PresenceLearning Voices: Pride Month
By Claudia L’Amoreaux
For our PresenceLearning Voices series and to celebrate June Pride Month, we spoke with Brandon Rader, an instructional technologist with PresenceLearning. Brandon shared with us the meaning of Pride Month in his life and work and why he joined the PresenceLearning team. We started with Brandon telling us a little about his background and current role with PresenceLearning.
Can you tell us a little about your work prior to joining PresenceLearning?
I was a 12th grade International Baccalaureate teacher. I taught History of the Americas, so I taught many things about twentieth century Central and South American history. I’ve taken students on trips to Cambodia, Thailand, Vietnam, China, Costa Rica. I’m taking students to Ecuador for a couple of days this month—it’s my last student trip that I had already on the calendar.
I found out about the instructional design job through job boards but immediately, when I saw the mission of PresenceLearning, I was very, very excited and very, very eager for that particular job, because I knew that I wanted to make sure that I moved into another field that was rewarding to me in a similar way that education had been. I felt like this would be the dream position for me to get involved with and it hasn’t disappointed so I’m still really enthusiastic about the company and work.
What does Pride month mean to you?
I think this year is different than previous years for me, and part of that is because of where I live, and the times we live in. I live in Florida. I was a teacher for 14 years in public schools, and then I joined PresenceLearning in October 2021. I left public education right before Ron DeSantis and the Florida state legislature passed the “Don’t Say Gay bill.” I’m glad I left when I did because while the intent of the bill is allegedly to protect parents rights, I find it a form of intimidation. Early on in my teaching career, I really struggled with the way people perceived me about my sexuality, and I struggled with feeling comfortable in my own skin. I was bullied terribly all through school and it’s kind of ironic that I wanted to become an educator despite all that.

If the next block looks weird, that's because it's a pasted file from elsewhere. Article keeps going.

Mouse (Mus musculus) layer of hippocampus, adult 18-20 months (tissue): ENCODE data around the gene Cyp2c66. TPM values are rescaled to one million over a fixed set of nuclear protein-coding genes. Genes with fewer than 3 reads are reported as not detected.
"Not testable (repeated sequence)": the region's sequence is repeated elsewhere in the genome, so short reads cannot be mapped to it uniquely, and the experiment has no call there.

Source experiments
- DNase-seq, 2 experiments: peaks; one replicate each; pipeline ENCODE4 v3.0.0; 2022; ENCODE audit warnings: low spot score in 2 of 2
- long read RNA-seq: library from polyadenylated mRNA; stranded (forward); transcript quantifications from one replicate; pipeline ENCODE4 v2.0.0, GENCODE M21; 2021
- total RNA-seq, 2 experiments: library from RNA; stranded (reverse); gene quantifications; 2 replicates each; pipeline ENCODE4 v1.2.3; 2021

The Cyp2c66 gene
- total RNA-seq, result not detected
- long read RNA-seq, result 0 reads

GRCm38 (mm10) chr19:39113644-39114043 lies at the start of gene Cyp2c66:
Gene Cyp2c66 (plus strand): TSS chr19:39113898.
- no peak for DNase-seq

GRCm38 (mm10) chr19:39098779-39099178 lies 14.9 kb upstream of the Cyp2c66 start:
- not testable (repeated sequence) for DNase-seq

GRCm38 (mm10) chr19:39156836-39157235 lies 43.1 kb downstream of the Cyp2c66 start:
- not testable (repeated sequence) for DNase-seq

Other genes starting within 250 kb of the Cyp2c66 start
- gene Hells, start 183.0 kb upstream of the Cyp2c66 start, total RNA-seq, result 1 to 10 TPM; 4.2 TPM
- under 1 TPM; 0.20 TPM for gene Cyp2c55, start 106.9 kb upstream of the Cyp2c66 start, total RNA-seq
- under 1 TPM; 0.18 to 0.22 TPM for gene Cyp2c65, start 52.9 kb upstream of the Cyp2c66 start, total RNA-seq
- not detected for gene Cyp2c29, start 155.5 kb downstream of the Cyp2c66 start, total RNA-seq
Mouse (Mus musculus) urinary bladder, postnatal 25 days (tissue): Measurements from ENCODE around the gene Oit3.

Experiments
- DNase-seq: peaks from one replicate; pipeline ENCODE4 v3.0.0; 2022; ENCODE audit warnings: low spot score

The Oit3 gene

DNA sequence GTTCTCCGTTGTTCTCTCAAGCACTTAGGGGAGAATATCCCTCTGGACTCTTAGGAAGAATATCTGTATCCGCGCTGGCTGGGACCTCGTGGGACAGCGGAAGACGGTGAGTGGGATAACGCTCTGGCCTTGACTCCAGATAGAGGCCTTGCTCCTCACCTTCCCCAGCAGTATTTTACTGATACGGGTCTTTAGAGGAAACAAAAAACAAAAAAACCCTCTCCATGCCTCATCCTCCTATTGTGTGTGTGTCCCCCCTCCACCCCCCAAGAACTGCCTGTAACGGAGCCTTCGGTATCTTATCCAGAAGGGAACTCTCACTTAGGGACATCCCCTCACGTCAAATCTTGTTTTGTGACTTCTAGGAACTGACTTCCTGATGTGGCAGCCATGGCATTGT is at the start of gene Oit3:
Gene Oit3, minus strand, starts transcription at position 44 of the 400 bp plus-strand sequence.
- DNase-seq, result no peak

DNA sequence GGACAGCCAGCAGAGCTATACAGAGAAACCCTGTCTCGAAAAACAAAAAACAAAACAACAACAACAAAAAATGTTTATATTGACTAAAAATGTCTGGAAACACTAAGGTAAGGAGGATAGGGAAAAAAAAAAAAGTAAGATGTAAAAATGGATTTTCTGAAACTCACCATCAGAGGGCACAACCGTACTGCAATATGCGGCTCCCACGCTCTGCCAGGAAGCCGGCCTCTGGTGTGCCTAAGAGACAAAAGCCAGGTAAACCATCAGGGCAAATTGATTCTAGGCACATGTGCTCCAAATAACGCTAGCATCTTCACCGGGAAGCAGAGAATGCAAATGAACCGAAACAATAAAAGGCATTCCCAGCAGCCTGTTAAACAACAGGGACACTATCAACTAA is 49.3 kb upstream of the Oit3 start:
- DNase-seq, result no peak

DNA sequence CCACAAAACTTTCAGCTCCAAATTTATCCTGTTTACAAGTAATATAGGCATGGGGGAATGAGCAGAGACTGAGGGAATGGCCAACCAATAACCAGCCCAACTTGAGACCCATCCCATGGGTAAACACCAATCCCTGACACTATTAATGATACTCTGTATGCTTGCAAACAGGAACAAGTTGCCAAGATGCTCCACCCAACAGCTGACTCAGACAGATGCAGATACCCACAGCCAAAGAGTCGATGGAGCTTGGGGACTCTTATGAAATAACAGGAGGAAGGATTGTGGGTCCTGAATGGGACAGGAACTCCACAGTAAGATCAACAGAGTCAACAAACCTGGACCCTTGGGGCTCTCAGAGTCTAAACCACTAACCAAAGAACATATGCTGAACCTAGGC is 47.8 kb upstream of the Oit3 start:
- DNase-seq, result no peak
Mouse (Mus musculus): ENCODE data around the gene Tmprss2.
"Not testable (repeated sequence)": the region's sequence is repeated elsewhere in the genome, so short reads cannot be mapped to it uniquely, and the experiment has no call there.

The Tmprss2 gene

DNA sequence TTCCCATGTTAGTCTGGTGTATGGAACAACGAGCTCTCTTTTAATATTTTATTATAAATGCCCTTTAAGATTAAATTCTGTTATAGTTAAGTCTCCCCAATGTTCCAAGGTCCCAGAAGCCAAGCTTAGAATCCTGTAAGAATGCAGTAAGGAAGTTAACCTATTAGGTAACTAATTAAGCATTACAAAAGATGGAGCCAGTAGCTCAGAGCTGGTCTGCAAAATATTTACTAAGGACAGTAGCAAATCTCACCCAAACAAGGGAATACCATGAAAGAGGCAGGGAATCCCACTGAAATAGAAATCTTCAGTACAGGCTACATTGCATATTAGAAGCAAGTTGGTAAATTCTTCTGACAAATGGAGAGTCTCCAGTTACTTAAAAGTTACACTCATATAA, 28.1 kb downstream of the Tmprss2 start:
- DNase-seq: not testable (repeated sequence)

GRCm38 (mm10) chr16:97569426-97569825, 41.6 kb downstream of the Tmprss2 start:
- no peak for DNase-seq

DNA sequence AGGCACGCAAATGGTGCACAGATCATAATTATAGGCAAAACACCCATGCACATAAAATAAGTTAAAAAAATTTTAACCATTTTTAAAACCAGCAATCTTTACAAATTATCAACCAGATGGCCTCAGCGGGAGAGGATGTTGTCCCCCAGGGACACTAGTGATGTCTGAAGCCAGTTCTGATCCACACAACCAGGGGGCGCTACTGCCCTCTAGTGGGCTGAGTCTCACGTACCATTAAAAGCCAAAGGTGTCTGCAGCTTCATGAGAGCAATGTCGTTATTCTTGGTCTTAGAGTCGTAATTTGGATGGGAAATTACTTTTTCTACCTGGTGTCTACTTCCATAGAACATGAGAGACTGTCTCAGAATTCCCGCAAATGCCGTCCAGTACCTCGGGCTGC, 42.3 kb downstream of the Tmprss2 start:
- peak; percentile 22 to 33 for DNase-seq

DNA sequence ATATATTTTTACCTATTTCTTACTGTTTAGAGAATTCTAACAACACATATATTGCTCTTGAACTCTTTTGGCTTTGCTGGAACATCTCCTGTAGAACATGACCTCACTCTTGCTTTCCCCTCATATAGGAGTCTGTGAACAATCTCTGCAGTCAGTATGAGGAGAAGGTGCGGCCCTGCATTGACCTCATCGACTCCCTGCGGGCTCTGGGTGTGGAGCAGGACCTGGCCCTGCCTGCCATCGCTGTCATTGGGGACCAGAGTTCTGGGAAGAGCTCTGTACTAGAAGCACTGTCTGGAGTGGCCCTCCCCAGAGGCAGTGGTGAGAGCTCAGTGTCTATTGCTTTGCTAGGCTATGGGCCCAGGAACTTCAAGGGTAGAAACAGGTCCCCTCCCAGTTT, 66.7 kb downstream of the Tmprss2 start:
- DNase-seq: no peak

When I first started teaching, sometimes even students would bully me. Being quite young when I entered the profession, too, made my life a little bit more difficult. I went back and forth about whether I wanted to stay in the profession. When I started in education in the early 2000s—I was in rural Tennessee—it was iffy about whether or not you could be out and be supported by the administration. I came to the realization pretty early that first year that if I couldn’t be out, then this wasn’t the profession for me, no matter how much I loved education, and even though I felt in my bones education is where I belonged. I was very fortunate. I had amazing principals at every school that I worked at who were so, so supportive and amazing staff as well—super, super supportive—and I always remained out.
But this year, with the passage of this law, I feel like the gauntlet has been thrown, and I’m very, very excited to be working at a company that is providing mental health services for students that I know are really needed right now. Mental health services for students were needed before this and they’re going to be needed even more after this. As a public school teacher who saw the effects of COVID, social isolation, bullying, trauma from being online, I feel like Pride month means even more to me now. The visibility, camaraderie, and the exposure that we get at this time, especially in my state, is important.
Aside from all that, I am a parent. My daughter is adopted. She goes to public school and she has those two parents that she’s not allowed to talk about anymore, parents that the teacher is supposed to just ignore because she’s in that age range that this law effects so it’s a very personal moment for me, I would say.